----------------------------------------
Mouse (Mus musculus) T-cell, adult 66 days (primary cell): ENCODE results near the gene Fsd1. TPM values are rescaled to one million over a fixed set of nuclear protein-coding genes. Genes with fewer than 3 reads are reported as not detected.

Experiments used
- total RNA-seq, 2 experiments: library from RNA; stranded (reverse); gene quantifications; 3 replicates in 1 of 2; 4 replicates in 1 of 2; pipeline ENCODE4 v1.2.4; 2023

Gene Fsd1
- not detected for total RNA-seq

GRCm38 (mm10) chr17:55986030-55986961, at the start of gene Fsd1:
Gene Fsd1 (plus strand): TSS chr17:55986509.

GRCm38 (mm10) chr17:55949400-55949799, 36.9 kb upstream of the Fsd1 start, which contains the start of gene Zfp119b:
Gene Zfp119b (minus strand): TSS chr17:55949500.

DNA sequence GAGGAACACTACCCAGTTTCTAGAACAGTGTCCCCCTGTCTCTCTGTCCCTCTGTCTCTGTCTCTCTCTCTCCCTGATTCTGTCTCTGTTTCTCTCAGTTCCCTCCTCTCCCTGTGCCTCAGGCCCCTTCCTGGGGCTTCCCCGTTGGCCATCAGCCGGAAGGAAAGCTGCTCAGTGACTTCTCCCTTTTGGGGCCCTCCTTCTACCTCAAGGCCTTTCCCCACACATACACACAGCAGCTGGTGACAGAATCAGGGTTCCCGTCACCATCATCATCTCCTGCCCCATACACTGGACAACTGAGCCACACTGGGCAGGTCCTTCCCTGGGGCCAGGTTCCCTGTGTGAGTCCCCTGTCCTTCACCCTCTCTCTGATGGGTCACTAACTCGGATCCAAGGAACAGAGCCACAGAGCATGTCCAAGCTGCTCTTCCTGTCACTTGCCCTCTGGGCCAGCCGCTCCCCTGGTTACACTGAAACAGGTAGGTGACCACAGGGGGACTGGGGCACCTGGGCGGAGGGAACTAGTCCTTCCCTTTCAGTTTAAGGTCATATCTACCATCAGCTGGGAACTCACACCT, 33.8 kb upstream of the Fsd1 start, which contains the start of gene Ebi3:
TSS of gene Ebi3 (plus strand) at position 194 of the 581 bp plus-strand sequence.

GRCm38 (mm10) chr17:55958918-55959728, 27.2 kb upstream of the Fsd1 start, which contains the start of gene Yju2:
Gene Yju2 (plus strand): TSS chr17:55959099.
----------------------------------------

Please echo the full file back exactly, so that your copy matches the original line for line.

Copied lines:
Mouse (Mus musculus) T-cell, adult 66 days (primary cell): ENCODE results near the gene Fsd1. TPM values are rescaled to one million over a fixed set of nuclear protein-coding genes. Genes with fewer than 3 reads are reported as not detected.

Experiments used
- total RNA-seq, 2 experiments: library from RNA; stranded (reverse); gene quantifications; 3 replicates in 1 of 2; 4 replicates in 1 of 2; pipeline ENCODE4 v1.2.4; 2023

Gene Fsd1
- not detected for total RNA-seq

GRCm38 (mm10) chr17:55986030-55986961, at the start of gene Fsd1:
Gene Fsd1 (plus strand): TSS chr17:55986509.

GRCm38 (mm10) chr17:55949400-55949799, 36.9 kb upstream of the Fsd1 start, which contains the start of gene Zfp119b:
Gene Zfp119b (minus strand): TSS chr17:55949500.

DNA sequence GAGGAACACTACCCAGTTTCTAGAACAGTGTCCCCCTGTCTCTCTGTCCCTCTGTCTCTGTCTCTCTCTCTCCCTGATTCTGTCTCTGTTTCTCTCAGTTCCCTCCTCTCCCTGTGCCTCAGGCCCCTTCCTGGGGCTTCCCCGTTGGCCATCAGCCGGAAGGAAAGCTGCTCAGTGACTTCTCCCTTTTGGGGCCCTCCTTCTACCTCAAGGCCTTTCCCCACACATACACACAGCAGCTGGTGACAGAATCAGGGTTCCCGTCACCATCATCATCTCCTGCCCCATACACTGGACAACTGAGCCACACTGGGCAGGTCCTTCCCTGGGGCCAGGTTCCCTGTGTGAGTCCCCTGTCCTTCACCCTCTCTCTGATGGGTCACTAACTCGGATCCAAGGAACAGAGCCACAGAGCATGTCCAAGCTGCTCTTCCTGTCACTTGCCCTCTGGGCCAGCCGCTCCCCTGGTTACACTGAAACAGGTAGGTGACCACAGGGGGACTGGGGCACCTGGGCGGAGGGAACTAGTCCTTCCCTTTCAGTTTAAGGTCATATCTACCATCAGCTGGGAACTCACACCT, 33.8 kb upstream of the Fsd1 start, which contains the start of gene Ebi3:
TSS of gene Ebi3 (plus strand) at position 194 of the 581 bp plus-strand sequence.

GRCm38 (mm10) chr17:55958918-55959728, 27.2 kb upstream of the Fsd1 start, which contains the start of gene Yju2:
Gene Yju2 (plus strand): TSS chr17:55959099.